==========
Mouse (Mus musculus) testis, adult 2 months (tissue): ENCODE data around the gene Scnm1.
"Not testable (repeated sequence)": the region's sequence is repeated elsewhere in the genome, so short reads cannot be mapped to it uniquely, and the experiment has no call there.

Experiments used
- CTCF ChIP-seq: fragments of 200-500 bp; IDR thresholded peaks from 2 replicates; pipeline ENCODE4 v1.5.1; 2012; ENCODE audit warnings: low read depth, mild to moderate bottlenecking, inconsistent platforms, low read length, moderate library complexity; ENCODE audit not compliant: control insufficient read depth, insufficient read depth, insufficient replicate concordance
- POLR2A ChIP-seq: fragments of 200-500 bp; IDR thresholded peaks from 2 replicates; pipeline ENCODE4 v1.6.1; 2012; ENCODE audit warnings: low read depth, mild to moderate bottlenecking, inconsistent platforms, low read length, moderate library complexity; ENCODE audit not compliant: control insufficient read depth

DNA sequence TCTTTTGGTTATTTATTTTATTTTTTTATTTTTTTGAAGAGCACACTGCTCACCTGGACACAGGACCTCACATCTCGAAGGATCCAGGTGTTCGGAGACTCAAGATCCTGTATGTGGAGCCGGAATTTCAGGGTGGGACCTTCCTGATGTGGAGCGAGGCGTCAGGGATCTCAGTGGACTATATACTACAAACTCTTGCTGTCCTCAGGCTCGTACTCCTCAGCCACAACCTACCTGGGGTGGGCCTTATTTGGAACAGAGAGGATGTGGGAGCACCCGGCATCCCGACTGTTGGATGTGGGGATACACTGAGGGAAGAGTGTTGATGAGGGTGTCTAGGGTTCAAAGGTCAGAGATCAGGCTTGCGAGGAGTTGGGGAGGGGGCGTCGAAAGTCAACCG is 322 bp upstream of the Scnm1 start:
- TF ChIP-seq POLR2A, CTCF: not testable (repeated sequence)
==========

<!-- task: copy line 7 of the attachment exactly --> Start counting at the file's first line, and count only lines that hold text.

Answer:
- TF ChIP-seq POLR2A, CTCF: not testable (repeated sequence)